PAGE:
STATE_DECLARE(StartTest, NoEventData)
GUARD_DECLARE(StartTest, NoEventData)
STATE_DECLARE(Acceleration, NoEventData)
STATE_DECLARE(WaitForAcceleration, NoEventData)
EXIT_DECLARE(WaitForAcceleration)
STATE_DECLARE(Deceleration, NoEventData)
STATE_DECLARE(WaitForDeceleration, NoEventData)
EXIT_DECLARE(WaitForDeceleration)

// State map to define state function order
BEGIN_STATE_MAP_EX(CentrifugeTest)
    STATE_MAP_ENTRY_ALL_EX(ST_Idle, 0, EN_Idle, 0)
    STATE_MAP_ENTRY_EX(ST_Completed)
    STATE_MAP_ENTRY_EX(ST_Failed)
    STATE_MAP_ENTRY_ALL_EX(ST_StartTest, GD_StartTest, 0, 0)
    STATE_MAP_ENTRY_EX(ST_Acceleration)
    STATE_MAP_ENTRY_ALL_EX(ST_WaitForAcceleration, 0, 0, EX_WaitForAcceleration)
    STATE_MAP_ENTRY_EX(ST_Deceleration)
    STATE_MAP_ENTRY_ALL_EX(ST_WaitForDeceleration, 0, 0, EX_WaitForDeceleration)
END_STATE_MAP_EX(CentrifugeTest)

Notice the _EX extended state map macros so the guard/entry/exit features are supported. Each guard/entry/exit DECLARE macro must be matched with the DEFINE. For instance, a guard condition for the StartTest state function is declared as:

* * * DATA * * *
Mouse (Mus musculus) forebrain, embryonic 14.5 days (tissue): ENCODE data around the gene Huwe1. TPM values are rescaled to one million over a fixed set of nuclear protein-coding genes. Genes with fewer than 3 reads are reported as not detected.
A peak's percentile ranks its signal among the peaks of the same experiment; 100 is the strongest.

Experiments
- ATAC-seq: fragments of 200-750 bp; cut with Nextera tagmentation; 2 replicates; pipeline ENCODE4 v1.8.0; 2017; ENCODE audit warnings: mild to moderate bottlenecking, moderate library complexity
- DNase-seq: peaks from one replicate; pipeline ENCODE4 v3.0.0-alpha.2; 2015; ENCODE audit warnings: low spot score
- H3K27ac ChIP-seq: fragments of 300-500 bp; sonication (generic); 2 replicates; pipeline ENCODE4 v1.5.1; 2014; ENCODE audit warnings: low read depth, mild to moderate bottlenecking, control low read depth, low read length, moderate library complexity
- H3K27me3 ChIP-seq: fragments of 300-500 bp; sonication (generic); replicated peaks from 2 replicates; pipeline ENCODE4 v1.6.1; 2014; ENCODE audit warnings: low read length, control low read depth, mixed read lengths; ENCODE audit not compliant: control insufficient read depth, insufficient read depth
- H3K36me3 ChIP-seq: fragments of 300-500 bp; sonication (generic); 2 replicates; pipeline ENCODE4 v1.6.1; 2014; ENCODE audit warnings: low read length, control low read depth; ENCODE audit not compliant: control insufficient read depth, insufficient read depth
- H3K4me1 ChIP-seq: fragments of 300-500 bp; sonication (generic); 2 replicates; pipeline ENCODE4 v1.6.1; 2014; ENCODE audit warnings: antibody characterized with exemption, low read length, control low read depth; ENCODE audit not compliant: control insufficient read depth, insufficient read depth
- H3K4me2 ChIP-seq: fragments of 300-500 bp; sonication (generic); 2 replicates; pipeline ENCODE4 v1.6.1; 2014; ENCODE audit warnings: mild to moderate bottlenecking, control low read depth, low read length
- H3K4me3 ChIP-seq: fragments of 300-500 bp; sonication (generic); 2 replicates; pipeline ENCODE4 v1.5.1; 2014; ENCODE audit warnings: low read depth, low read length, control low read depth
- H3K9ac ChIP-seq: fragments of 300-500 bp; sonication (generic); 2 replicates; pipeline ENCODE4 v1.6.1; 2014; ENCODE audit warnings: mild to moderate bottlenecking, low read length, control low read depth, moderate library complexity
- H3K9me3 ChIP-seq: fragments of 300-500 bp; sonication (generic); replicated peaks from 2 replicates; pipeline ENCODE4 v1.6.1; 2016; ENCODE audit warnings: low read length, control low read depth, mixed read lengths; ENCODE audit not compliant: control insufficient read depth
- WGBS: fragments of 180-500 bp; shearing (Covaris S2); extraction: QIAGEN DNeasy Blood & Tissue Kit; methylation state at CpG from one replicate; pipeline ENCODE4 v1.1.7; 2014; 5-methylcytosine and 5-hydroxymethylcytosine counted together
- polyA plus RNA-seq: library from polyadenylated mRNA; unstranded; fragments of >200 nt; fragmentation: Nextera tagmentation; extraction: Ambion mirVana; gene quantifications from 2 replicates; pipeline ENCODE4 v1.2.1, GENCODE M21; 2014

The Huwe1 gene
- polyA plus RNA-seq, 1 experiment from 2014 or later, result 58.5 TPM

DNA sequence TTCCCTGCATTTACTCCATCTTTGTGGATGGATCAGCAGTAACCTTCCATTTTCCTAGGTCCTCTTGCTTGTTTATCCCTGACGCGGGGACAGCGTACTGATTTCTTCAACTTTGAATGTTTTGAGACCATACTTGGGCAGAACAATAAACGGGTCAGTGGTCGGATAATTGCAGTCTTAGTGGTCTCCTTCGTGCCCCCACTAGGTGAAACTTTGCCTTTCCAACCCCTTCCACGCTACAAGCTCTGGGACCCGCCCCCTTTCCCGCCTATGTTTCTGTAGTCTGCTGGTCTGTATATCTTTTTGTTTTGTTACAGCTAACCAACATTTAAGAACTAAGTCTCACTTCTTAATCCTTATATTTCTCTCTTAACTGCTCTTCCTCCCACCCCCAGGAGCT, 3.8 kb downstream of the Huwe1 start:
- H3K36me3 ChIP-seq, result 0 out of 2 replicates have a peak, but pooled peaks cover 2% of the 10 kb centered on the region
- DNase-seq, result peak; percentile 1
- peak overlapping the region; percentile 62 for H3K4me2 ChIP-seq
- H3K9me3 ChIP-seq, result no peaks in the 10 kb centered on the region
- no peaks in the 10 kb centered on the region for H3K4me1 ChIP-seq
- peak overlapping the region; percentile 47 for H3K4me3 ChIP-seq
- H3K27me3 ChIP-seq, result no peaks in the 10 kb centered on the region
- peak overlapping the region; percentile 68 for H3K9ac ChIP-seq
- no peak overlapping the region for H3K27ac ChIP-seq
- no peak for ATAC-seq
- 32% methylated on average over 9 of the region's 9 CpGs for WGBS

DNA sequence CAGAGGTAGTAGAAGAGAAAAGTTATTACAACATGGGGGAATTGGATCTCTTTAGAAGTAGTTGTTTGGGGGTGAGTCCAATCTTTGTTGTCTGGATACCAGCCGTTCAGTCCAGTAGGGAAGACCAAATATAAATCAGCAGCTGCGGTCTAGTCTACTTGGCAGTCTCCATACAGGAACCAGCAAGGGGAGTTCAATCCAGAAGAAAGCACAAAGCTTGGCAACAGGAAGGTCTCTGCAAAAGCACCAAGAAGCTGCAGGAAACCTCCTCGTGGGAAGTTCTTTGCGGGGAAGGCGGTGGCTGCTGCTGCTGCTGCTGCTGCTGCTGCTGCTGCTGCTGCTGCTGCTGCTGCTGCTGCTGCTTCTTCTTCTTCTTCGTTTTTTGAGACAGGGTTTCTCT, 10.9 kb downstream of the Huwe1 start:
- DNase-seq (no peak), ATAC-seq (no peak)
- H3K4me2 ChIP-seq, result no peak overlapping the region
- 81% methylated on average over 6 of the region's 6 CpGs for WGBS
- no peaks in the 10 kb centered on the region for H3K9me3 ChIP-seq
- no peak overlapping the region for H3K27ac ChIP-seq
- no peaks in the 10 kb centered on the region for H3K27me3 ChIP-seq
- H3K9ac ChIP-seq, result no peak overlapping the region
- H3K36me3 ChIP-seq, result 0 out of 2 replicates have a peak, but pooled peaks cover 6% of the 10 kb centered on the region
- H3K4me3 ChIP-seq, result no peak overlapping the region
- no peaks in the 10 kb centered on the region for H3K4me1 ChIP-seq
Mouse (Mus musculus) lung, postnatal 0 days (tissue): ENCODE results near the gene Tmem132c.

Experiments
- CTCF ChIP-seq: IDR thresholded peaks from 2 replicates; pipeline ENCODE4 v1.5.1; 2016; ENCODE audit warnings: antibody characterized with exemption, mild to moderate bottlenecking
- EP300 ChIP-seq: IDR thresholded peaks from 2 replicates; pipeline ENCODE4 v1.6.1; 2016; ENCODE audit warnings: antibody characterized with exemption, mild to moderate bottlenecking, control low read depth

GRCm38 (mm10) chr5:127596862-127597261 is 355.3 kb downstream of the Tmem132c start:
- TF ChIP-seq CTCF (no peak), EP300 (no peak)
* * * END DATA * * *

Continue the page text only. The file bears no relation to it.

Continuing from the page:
GUARD_DECLARE(StartTest, NoEventData)

The guard condition function returns TRUE if the state function is to be executed or FALSE otherwise.

// Guard condition to determine whether StartTest state is executed.
GUARD_DEFINE(StartTest, NoEventData)
{
    printf("%s GD_StartTest\n", self->name);
    if (centrifugeTestObj.speed == 0)
        return TRUE;    // Centrifuge stopped. OK to start test.
    else
        return FALSE;   // Centrifuge spinning. Can't start test.
}

Multithread safety

To prevent preemption by another thread when the state machine is in the process of execution, the StateMachine module can use locks within the _SM_ExternalEvent() function. Before the external event is allowed to execute, a semaphore can be locked. When the external event and all internal events have been processed, the software lock is released, allowing another external event to enter the state machine instance.